couple of observations --- 1. I think there is a reasonable perspective that audience composition has shifted over past half decade to be more heavily weighted to those affilated with current performers. 2. I think there is a reasonable perspective that many parents/family of current performers have become transitory - once their affiliation with the performer is over, their affiliatiog with DCI and drum corps is over. 3. Items #1 and #2 seem to indicate that DCI's audience is shifting toward the audience profile seen at other scholastic-oriented pagentry events, such as those run by WGO or marching band shows - audiences dominated by friends and family, with little legacy partipant attendence. People show up because they have to, which may indicate that there are product issues with what DCI offers and how it delivers it. 3. A simple count of corps participating shows a delcine of nearly 50% since 2000. 4. Marching bands as a surrogate for corps, with respect to driving a customer base, may be more aspiration than reality. 4. Fewer corps = fewer potential audience members and fewer alumni, factored by declining interest of legacy participants likely equals fewer FODCI, as a trend.
  7. re: minutes having some extensive experience on boards of for-profit and not-for-profits, i can offer the observation that minutes tend to be very high-level summaries of what was occurred, not a detailed transcript. Indeed, organizations tend to keep the minutes brief and very high level and often, intentionally vague.
  8. So it's the big week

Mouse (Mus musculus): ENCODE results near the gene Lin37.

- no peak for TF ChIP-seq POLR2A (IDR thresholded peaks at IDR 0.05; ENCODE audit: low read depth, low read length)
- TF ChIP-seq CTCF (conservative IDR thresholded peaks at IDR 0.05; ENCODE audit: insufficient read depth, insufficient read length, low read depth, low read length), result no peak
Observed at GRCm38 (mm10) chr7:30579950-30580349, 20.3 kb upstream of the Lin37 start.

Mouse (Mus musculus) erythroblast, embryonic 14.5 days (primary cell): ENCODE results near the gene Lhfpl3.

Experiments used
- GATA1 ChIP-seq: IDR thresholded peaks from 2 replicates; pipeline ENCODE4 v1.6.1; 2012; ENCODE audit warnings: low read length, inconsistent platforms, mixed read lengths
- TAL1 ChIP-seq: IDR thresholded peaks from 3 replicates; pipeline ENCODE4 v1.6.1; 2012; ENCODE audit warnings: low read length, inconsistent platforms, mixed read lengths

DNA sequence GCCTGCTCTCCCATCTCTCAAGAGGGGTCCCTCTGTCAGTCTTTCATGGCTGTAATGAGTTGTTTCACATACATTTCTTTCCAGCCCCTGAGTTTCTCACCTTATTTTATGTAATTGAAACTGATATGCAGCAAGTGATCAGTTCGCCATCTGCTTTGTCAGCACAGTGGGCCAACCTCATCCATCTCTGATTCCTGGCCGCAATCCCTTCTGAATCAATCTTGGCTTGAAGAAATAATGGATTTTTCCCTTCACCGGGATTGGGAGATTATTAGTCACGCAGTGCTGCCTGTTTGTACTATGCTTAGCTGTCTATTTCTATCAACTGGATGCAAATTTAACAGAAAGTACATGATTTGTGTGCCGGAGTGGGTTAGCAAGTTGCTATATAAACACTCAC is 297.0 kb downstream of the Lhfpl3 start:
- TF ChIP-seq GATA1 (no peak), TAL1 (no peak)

let's see if we can smooth out the NPO/501c3 thinking here. a 501c3 is a tax status granted by the govt/irs on the presumption that the organization applying for that status is going to provide some service that would not be available unless the organization providing it had this status. We'll call these organizations "NPOS". These NPOs cannot run for the benefit of any sharholders, nor can there really be "shareholders". The generation of revenue and expediture of $$$$ is done in pursuit of fulfilling the mission, which is the reason they got this tax status in the first place. Charity is somewhat meaningless word in this discussions. But to the point of "charities give to the community", the drum corps ARE the community. Consider corps running bingo games - the games are generally somewhat seperate from the drum corps but the drum corps is the cause or charity that the bingo game supports. My take would be that all/nearly all corps have as a component of their mission/cause to use music/arts/performance to provide a life and education enhancing experience. Some folks may disagree with drum corps being called "charities" or "causes" or their mission. But what i think people likely disagree about is the social return on investment (SROI) that drum corps or any cause/charity delivers. The Blue Devils are not the soup kitchen operated by Sister Rosetta Stone. As a general observation, i thnk that corps undervalue what they offer participants - the market tells them that - since substantially more people audition than can be used. This of course sidesteps the quality issue - but top end corps see several hunderd more potential performers than thet can accomodate. At the same time, the corps want to value the output of their programs based on the cost to run/produce those programs -- which often leads to some serious issues.